Predictors of Surgical Outcome for Complicated Pneumonia in Children: Impact of Bacterial Virulence

Julie A. Margenthaler, Thomas R. Weber, Martin S. Keller

Research output: Contribution to journalArticlepeer-review

19 Scopus citations


The charts of 110 children with community acquired bacterial pneumonia were reviewed. A subset of children who required surgical intervention for empyema or parapneumonic effusion was identified. Patients were divided into two treatment groups: antibiotics/tube thoracostomy alone (group 1) versus operative intervention (group 2). Overall, 33 (30%) of the children required surgical intervention for complications. Seventeen (15%, group 1) were successfully treated with antibiotics/tube thoracostomy alone, while 16 (15%) in group 2 were treatment crossovers, failing this initial therapy. Of group 2 children, 4 (25%) underwent thoracotomy and lobectomy, while 12 (75%) underwent video-assisted thoracoscopic surgery (VATS). Although group 2 children were younger than those in group 1 (4.4 ± 3.6 versus 6.3 ± 4.1 years,p < 0.05) and had longer hospitalizations (20.1 ± 10.1 versus 8.2 ± 3.9 days,p < 0.05), symptom duration, preoperative antibiotics, fibrinolytic use, and leukocytosis were similar (p > 0.05). Group 1 children had 13 (76%) positive cultures, 92% with pan-sensitivities, in contrast to group 2, which had 12 (75%) positive cultures, but only 33% were sensitive to first-line antibiotics (p < 0.01). Group 2 patients were also more likely to have complex multi-loculated empyemas, pneumatoceles, or pulmonary necrosis identified on imaging studies (100% versus 24%, p < 0.01). These data suggest that the natural history of pneumonia in children is heavily influenced by bacterial virulence. Tube thoracostomy and appropriate antibiotics remain effective for pan-sensitive, simple parapneumonic effusions and empyema. Complex parapneumonic effusions and empyema, however, which occur more frequently in the setting of first-line antibiotic resistance, often fail more conservative managements and may be best treated by earlier operative debridement.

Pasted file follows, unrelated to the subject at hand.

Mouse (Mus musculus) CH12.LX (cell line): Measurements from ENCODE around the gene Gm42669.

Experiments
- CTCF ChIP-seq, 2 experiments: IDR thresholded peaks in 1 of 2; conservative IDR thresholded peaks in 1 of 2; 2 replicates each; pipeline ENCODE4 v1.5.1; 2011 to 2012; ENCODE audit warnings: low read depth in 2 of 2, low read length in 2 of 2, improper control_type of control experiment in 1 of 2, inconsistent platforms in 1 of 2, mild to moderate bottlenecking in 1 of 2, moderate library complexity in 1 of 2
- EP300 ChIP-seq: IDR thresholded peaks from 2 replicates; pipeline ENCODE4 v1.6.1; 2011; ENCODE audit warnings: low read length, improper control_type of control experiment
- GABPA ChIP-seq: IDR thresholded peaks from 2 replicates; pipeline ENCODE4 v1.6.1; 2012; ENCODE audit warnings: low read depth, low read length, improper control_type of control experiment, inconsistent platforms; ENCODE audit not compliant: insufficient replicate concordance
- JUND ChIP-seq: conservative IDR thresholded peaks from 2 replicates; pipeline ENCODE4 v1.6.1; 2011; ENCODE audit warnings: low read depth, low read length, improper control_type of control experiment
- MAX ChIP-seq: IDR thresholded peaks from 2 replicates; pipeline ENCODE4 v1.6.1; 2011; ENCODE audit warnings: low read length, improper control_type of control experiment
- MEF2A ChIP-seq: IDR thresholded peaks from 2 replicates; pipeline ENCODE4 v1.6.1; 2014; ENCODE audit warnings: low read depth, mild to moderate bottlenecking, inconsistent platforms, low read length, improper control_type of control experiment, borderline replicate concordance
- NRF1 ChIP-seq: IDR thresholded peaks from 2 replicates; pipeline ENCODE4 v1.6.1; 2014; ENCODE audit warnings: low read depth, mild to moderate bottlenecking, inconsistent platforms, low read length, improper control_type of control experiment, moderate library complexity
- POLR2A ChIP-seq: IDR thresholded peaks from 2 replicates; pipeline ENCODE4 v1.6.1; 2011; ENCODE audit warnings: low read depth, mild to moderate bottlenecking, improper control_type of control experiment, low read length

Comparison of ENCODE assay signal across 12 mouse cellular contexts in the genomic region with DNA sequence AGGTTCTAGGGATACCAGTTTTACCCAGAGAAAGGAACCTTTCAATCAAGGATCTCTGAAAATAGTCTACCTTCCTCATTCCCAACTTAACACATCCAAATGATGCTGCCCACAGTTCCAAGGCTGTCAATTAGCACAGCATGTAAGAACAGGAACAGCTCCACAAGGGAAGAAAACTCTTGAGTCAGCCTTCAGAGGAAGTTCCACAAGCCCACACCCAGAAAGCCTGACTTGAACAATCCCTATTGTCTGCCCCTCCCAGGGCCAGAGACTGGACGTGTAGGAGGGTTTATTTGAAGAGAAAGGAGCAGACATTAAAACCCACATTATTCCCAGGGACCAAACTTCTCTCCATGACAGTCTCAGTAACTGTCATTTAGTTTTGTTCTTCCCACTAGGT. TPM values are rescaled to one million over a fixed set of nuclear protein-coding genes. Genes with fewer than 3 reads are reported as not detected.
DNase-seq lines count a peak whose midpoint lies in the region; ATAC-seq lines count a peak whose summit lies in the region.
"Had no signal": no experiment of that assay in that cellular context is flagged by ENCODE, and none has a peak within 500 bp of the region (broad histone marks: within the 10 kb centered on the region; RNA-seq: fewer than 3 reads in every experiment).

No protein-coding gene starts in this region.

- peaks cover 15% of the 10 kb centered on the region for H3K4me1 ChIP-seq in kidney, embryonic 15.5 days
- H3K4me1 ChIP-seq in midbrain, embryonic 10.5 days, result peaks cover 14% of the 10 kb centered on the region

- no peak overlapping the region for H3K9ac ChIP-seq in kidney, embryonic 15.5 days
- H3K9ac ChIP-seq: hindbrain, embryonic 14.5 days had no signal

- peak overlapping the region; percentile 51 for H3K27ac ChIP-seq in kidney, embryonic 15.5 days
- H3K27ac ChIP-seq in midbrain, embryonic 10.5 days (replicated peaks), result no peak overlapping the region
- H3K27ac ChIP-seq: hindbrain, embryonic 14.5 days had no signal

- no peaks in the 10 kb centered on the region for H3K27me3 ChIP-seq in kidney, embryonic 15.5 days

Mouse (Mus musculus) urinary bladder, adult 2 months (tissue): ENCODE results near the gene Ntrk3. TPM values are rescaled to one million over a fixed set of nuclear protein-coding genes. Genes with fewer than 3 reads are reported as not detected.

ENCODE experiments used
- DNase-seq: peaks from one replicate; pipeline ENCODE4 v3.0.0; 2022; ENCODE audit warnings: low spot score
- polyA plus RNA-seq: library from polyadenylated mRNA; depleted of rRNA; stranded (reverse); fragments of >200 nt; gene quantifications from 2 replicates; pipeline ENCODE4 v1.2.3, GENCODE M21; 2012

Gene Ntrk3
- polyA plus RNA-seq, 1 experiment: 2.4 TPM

Original languageEnglish
Pages (from-to)87-91
Number of pages5
JournalWorld journal of surgery
Issue number1
StatePublished - Jan 2004


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